NorthPennLimited wrote:That engine seems so small to be putting out 4,700hp.
I guess if you add enough smaller cylinders in a 4-stroke it will equal the output of a 2-stroke V12 EMD built locomotive.
I'll hold my opinions on acceleration and wheel adhesion until it goes out for field testing, but my gut and experience is telling me 4,700 hp on a 280,000lb platform is going to get a lot of wheel slip.
Not necessarily; under ideal track conditions (dry rail, fair weather; which southern california has most of the time compared to new jersey and new york), wheel slip is typically more of a function of starting tractive effort vs adhesion weight, and not horsepower vs adhesion weight. The example I'll use is the NJT ALP-46 vs the NJT ALP-45DP. All three locomotives (F125, ALP-46, and ALP-45DP) are rated at 71,000 lbs of starting tractive effort. The ALP-46 weighs around 202,000 lbs and, as such, experiences wheel slippage when starting a train from a dead stop regularly in service. In such cases, depending on the consist and track conditions, slippage usually lasts until ~20-30 mph. The ALP-45DP, on the other hand, weighs 284,000 lbs and, as such, does not have much of a problem applying all 71,000 lbs of effort to the rails at low speed without slippage as the ALP-46 does. Given this example, I expect the F125, with a similar weight and same starting tractive effort as the ALP-45DP, to have perfectly fine adhesion characteristics.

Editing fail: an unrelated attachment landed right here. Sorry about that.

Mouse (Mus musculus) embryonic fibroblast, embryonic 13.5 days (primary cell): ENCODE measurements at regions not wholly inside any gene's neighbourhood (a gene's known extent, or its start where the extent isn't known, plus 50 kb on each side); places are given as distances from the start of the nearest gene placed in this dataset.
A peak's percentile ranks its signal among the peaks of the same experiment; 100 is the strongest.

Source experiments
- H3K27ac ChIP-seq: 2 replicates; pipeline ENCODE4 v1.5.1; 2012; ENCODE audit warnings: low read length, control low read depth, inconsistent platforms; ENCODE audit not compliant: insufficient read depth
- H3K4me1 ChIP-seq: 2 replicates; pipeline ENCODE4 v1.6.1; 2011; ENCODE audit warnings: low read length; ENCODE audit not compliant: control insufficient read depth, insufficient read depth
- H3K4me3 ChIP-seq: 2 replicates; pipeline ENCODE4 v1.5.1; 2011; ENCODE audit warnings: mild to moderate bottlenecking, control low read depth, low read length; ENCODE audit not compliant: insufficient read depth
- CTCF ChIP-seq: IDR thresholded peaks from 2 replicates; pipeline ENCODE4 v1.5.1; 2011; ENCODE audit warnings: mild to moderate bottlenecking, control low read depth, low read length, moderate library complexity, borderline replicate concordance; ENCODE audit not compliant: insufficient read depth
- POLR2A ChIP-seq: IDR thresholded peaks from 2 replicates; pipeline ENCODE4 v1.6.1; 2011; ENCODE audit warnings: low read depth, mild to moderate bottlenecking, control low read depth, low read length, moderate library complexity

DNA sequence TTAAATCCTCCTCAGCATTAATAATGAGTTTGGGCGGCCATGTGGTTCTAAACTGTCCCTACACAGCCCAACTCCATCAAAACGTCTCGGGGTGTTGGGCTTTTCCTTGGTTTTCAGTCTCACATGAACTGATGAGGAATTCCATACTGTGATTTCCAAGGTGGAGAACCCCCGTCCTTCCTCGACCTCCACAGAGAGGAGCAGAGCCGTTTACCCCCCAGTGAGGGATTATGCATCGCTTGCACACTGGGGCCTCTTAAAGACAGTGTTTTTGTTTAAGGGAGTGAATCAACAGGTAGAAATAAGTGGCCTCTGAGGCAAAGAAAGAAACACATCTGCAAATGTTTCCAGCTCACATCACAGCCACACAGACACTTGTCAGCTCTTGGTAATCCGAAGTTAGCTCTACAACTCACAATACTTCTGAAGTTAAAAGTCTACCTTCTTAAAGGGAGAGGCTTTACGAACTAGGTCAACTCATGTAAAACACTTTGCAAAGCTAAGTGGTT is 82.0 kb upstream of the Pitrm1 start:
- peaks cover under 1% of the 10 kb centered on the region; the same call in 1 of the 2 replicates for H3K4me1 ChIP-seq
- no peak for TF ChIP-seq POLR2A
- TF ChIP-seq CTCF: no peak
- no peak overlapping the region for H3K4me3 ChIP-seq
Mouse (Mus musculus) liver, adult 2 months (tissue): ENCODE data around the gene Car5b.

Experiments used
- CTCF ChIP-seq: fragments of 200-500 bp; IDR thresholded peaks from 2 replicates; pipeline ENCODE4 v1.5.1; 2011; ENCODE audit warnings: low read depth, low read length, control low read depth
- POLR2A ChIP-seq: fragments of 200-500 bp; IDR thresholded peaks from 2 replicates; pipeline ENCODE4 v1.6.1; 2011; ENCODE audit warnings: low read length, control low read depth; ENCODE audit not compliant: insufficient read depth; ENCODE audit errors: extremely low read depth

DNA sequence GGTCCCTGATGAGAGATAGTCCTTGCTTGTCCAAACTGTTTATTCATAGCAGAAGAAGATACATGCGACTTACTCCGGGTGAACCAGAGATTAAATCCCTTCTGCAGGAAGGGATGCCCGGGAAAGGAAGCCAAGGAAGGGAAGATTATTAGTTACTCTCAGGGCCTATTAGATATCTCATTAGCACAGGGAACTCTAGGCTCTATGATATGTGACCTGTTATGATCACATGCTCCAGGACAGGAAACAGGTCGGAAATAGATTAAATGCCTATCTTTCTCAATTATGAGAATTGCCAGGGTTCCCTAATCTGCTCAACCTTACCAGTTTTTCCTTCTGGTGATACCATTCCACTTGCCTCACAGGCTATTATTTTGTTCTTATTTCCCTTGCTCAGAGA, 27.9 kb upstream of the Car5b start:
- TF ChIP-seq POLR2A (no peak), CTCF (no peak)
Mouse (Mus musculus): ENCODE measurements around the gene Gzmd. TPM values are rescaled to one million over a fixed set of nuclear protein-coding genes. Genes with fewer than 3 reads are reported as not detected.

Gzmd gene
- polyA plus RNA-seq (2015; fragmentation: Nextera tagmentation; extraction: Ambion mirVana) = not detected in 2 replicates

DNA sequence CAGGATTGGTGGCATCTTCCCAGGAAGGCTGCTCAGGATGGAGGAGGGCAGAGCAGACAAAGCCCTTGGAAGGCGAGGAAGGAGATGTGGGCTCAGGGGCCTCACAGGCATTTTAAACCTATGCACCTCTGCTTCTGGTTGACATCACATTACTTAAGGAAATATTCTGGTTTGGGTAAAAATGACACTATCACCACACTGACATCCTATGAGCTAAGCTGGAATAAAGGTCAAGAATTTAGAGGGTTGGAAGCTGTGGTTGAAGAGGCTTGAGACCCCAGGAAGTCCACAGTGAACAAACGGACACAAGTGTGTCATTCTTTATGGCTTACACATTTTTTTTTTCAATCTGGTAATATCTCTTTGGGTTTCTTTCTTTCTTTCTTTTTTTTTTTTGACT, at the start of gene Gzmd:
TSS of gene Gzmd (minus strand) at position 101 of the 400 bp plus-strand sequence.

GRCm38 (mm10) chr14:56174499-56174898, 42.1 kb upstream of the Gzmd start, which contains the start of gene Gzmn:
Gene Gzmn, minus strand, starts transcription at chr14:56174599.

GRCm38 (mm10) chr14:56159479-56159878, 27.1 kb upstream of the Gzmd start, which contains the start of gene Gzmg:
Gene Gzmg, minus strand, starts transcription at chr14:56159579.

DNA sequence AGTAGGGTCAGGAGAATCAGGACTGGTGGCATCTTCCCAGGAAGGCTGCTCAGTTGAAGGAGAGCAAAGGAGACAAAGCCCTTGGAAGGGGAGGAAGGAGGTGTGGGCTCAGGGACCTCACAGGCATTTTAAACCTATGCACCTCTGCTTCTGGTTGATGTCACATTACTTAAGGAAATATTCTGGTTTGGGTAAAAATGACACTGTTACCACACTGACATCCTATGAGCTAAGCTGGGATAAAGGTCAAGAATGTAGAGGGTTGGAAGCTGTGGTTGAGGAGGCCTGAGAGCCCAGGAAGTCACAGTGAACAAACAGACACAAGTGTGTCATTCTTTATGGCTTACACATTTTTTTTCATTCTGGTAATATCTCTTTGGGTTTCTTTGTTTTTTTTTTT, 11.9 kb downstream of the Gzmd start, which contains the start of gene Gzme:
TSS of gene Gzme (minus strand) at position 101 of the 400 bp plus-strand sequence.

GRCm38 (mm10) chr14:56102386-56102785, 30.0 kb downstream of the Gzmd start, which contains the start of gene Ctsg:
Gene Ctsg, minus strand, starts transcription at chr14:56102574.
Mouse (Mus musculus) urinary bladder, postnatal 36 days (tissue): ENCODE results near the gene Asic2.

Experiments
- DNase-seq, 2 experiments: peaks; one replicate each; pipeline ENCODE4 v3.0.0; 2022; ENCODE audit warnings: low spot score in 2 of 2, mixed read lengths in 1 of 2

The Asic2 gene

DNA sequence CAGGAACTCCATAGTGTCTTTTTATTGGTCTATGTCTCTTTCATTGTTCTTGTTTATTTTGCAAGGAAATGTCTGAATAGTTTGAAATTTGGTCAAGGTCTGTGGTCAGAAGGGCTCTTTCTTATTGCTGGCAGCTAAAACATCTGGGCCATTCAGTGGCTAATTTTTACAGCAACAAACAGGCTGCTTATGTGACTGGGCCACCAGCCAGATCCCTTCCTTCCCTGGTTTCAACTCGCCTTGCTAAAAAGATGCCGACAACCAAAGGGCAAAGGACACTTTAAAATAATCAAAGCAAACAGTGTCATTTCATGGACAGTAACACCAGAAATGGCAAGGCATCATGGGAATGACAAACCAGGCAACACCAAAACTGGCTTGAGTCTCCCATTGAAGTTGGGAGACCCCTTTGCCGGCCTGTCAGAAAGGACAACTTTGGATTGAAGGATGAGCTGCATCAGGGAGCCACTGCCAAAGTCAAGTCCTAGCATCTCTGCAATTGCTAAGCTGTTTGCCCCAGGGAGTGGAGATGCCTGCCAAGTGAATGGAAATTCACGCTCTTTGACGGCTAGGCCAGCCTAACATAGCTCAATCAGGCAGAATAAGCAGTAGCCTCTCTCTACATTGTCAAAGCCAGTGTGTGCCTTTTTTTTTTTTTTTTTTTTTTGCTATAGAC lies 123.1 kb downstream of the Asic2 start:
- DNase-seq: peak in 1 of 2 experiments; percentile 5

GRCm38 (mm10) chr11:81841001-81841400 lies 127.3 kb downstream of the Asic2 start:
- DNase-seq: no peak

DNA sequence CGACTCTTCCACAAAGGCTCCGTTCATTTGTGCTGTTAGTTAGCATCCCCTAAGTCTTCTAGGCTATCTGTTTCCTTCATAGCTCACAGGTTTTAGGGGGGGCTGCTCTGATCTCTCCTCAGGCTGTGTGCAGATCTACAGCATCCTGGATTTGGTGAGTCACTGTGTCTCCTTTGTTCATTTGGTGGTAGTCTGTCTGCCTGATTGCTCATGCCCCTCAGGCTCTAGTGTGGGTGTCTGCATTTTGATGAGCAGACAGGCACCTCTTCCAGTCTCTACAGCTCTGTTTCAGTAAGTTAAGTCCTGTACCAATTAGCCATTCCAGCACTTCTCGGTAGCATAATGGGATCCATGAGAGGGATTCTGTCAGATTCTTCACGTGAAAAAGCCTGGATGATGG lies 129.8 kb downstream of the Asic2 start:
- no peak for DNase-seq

Remember that the speed at which highest continuous tractive effort is achieved is the speed where maximum wheel horsepower is achieved. Below that speed, the locomotive is only putting a fraction of its rated horsepower to the wheel rim, with hp output closer to 0 at VERY low speeds (below 5 mph) and increasing incrementally until rated horsepower is achieved. Also remember that the F125 is never going to put nearly 4700 hp to the wheel rim. After factoring in a 90% (which is optimistically high) electrical transmission efficiency, you are left with about 4200 hp for traction. THEN you have to factor in HEP load to the passenger cars AND on board locomotive auxiliary loads. Metrolink estimates these loads at an average of 50 kW (67 hp) for the locomotive and 72 kW (95 hp) per passenger car (https://web.archive.org/web/20140201230 ... gation.pdf
" onclick="window.open(this.href);return false;). Take those values, do the math, and you discover that, when powering a 6 car train with the F125, you are left with around 3560 hp for traction.
That being said, Metrolink operates significantly shorter consists than NJT does (3-6 cars versus 8-10 cars), so with 71,000 lbs of starting effort, the F125 should be relatively peppy with its trains. I'm not sure if Metrolink has the spare cars to lengthen its trains longer than 6 cars on a regular basis, but who knows... maybe we'll see 8 car trains rolling around the system in cali. That would be treat